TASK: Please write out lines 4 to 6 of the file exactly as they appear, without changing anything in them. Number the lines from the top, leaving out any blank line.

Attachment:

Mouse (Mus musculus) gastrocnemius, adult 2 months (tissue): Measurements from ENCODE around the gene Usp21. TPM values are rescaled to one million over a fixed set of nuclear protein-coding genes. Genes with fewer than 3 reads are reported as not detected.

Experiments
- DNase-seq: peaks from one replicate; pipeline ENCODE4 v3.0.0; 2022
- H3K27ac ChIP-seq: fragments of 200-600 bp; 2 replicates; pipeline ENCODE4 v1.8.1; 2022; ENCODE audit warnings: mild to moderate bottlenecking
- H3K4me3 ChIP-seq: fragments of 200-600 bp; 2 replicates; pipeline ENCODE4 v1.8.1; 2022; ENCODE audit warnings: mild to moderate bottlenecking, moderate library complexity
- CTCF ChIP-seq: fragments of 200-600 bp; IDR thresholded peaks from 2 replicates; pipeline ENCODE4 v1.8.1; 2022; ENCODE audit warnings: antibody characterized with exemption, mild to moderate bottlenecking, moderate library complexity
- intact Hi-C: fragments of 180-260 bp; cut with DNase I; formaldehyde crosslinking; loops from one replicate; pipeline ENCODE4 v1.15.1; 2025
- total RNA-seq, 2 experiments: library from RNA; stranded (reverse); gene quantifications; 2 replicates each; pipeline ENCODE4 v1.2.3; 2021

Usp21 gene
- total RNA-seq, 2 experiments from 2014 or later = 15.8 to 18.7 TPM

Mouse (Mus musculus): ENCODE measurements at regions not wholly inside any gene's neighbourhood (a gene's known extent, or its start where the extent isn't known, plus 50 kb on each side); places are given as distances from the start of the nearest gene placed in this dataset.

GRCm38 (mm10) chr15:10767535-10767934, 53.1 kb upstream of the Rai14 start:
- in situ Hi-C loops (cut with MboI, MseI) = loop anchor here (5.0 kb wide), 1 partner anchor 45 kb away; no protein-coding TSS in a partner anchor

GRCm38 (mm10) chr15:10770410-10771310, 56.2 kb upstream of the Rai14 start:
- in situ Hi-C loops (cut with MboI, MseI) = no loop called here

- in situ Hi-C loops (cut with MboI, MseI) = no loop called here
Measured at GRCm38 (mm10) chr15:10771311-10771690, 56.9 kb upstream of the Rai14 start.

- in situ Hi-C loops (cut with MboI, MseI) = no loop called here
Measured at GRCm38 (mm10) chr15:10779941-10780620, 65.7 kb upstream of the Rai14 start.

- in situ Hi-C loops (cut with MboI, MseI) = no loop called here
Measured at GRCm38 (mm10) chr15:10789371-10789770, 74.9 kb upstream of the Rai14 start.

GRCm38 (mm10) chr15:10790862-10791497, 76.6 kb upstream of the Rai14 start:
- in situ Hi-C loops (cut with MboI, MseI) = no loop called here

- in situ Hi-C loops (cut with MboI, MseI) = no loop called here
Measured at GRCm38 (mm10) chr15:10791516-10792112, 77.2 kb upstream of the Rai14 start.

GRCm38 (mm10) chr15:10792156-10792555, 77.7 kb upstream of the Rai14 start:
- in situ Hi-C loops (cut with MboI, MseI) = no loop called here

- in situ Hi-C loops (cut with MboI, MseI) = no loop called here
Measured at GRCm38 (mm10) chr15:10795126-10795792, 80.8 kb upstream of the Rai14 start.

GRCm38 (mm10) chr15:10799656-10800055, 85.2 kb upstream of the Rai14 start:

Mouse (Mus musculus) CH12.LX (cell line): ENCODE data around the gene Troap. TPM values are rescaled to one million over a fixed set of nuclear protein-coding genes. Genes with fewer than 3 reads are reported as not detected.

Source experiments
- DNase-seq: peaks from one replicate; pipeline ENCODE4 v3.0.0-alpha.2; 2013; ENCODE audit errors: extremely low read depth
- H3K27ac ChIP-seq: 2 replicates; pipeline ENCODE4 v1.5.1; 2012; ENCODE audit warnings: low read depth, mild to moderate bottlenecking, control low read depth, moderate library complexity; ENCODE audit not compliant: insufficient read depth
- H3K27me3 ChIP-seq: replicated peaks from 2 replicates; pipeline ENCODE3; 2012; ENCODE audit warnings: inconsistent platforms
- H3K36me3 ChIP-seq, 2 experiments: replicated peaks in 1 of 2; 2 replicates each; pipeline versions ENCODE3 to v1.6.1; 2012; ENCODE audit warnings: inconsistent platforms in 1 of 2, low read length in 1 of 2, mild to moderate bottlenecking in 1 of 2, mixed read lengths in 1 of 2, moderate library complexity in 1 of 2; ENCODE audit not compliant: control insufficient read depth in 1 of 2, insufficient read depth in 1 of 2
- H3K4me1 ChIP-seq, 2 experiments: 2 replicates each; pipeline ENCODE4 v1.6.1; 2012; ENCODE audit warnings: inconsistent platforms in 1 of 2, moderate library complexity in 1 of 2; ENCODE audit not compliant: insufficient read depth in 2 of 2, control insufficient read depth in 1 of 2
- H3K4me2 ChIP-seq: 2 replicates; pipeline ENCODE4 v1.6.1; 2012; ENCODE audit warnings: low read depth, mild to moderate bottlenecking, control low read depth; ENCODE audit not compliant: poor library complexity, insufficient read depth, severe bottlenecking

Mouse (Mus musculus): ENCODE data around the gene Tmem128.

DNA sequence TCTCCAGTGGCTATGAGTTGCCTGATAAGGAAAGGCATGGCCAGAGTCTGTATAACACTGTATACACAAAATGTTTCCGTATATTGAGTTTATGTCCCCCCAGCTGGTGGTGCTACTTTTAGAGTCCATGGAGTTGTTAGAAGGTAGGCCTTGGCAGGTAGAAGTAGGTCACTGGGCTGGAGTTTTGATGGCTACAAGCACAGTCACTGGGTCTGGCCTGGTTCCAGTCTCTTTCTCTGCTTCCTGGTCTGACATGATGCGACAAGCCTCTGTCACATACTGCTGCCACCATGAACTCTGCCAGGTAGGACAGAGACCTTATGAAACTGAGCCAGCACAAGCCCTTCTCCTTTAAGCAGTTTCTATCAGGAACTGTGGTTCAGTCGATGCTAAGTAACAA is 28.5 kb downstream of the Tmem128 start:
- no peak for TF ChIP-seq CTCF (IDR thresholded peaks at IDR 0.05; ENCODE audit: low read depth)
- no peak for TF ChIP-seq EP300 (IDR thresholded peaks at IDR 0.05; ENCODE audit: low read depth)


- H3K27ac ChIP-seq: fragments of 200-600 bp; 2 replicates; pipeline ENCODE4 v1.8.1; 2022; ENCODE audit warnings: mild to moderate bottlenecking
- H3K4me3 ChIP-seq: fragments of 200-600 bp; 2 replicates; pipeline ENCODE4 v1.8.1; 2022; ENCODE audit warnings: mild to moderate bottlenecking, moderate library complexity
- CTCF ChIP-seq: fragments of 200-600 bp; IDR thresholded peaks from 2 replicates; pipeline ENCODE4 v1.8.1; 2022; ENCODE audit warnings: antibody characterized with exemption, mild to moderate bottlenecking, moderate library complexity